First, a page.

Sing, O barren woman, you who never bore a child; burst into song, shout for joy, you who were never in labor; because more are the children of the desolate woman than of her who has a husband,” says the LORD.  (Isaiah 54:1)


Let no foreigner who has bound himself to the LORD say, “The LORD will surely exclude me from his people.”  And let not any eunuch complain, “I am only a dry tree.” For this is what the LORD says: “To the eunuchs who keep my Sabbaths, who choose what pleases me and hold fast to my covenant— to them I will give within my temple and its walls a memorial and a name better than sons and daughters; I will give them an everlasting name that will not be cut off.  (Isaiah 56:3–5)

Isaiah is not saying that Christians will have less difficulty having a family that OT Jews would. Not at all. He says that barrenness is replaced with the possibility for all of bearing spiritual children. The woman who can’t have physical children can have many, many, spiritual children: and the man (eunuch) who cannot father a line of descendants will have a line that will never end. Those spiritual children are disciples.

There is a scene in C S Lewis’ book the Great Divorce in which the narrator visits Heaven for a day trip. He sees a great procession. Who’s that?, he asks. ‘No-one you would know. She was unknown in her previous life, but here she is a great figure. And following this little old lady is a long line of those she cared for.

That’s a small picture of how, in heaven’s eyes, spiritual children that will follow our procession, whether we were their physical parents or not.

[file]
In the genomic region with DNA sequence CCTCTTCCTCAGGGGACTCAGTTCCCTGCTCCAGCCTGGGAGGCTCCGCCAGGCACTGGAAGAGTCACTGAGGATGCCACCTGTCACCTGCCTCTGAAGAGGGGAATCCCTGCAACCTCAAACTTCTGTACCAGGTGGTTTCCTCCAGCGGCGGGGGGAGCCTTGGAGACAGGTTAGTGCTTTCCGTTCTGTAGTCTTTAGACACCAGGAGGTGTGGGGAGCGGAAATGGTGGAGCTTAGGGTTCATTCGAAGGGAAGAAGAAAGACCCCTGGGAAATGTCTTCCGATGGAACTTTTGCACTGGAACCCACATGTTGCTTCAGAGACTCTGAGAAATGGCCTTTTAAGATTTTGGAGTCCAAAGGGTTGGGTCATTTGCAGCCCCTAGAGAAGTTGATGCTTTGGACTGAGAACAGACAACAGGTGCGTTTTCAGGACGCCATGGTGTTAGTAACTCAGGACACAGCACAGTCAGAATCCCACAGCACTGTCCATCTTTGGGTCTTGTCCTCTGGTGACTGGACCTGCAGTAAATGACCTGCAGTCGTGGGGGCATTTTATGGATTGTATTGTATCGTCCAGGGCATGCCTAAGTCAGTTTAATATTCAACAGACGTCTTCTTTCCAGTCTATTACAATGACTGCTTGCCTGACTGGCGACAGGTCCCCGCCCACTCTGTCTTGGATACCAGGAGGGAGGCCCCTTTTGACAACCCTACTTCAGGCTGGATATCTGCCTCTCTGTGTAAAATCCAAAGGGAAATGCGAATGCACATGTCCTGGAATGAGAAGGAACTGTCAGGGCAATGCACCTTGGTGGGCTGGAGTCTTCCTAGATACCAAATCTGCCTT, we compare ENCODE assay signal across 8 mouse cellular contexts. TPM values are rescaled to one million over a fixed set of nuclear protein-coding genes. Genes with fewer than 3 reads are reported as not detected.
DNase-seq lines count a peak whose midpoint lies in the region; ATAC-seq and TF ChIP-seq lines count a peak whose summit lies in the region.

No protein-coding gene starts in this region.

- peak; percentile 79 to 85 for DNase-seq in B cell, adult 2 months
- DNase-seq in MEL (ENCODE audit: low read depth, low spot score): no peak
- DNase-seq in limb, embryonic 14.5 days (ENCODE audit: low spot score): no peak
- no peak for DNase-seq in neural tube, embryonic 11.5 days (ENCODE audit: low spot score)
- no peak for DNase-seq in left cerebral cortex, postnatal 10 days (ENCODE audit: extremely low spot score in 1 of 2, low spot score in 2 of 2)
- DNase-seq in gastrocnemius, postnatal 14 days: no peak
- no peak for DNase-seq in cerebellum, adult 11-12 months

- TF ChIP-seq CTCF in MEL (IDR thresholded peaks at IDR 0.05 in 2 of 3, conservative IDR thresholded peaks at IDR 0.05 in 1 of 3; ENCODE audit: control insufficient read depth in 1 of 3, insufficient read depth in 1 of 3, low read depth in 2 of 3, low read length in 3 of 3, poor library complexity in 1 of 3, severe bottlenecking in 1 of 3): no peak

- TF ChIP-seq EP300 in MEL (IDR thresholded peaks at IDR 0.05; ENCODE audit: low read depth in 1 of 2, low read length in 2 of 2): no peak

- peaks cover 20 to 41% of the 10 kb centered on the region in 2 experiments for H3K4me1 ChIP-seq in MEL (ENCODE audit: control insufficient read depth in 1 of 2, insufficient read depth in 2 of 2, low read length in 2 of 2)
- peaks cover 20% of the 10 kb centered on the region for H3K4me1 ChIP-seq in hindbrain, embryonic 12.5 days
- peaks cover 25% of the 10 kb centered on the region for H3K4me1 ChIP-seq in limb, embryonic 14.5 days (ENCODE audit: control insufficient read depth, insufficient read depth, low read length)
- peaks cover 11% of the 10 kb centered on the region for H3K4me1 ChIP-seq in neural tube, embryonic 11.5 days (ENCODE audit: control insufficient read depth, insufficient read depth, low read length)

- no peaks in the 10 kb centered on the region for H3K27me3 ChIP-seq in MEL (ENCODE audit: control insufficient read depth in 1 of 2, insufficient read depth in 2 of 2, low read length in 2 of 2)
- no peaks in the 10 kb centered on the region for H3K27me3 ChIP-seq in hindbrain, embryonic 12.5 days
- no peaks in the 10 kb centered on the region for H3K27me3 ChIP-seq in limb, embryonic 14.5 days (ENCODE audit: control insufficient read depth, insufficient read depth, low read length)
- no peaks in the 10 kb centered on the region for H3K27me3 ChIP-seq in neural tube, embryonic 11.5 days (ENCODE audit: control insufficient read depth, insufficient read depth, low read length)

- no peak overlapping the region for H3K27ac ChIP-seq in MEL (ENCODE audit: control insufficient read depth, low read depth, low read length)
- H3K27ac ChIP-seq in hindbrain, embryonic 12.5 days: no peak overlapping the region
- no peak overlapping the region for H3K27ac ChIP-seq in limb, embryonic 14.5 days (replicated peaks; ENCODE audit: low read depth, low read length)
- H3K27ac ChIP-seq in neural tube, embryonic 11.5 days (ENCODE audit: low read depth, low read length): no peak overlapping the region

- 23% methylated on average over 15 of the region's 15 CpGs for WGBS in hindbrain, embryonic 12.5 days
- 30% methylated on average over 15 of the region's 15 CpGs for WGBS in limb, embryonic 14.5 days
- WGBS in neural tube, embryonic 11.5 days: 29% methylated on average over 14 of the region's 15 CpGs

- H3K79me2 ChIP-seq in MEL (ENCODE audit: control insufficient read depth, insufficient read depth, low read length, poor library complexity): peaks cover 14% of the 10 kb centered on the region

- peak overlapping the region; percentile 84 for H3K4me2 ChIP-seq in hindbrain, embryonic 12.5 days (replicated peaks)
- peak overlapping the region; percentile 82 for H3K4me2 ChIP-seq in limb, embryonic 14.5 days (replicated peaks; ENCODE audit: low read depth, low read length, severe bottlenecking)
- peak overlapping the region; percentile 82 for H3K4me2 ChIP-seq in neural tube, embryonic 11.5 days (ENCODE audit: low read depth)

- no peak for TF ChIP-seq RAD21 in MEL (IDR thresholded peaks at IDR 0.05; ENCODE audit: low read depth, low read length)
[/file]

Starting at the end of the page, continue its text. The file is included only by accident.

Tim Keller writes:

There was no more radical act in that day and time than to live a life that did not produce heirs. (meaning of marriage 195)

Now we see why the single and the childless disciples must be valued alongside the married and the parent disciple. Singleness is not a plan B; and it is not a transitory phase. It is in fact a picture of what we will one day all be if we are in Christ Jesus.

How does all this help us with the practice of singleness and with godliness within singleness?

The Practice of Singleness: it proclaims the adequacy of Christ

1. Singleness is not Plan B. If this church has ever said that, I want to repent of it as clearly as I can. If the church idolises marriage, it will encourage singles to believe their life is on hold until they marry. That is not the case.

2. Contented singleness, like contented marriage, finds its adequacy in Christ. Married people – we must not rely on our spouse to fulfil our hopes, which on Christ can fulfil. And singles who might marry, you must not rely on your dream of marriage to fulfil your hopes: only Christ can do that. Living this way will exalt Christ! Here’s Tim Keller again:

Without a deeply fulfilling love relationship with Christ now, and hope in a perfect love relationship with him in the future, married Christians will put too much pressure on their marriage to fulfill them, and that always creates pathology in their lives. But singles, too, must see the penultimate [impermanent] nature of marriage. If single Christians don’t develop a deeply fulfilling love relationship with Jesus, they will put too much pressure on their dream of marriage, and that will create pathology in their lives.(Keller Meaning 198)

3. The church needs both marrieds and singles if we are to understand the glory of God’s gospel:

Marriage has its unique potential for magnifying Christ that singleness does not have. Singleness has its unique potential for magnifying Christ that marriage does not have. To God be glory in the Christ-exalting drama of marriage and in the Christ-exalting drama of the single life. (John Piper This momentary marriage 114 – reviewed here)

4. Single people as well as married people will have struggles over purity – although the struggles are different. If the whole church needs the witness of holy singles and holy marrieds, then we must struggle for holiness for the sake of the church. One way we blend holiness with family is to greet one another as brothers and sisters, and to make sure that the relationships are indeed holy. Paul’s advice to Timothy was Treat younger men as brothers, older women as mothers, and younger women as sisters, with absolute purity. In other words, don’t do anything you wouldn’t do with your sister!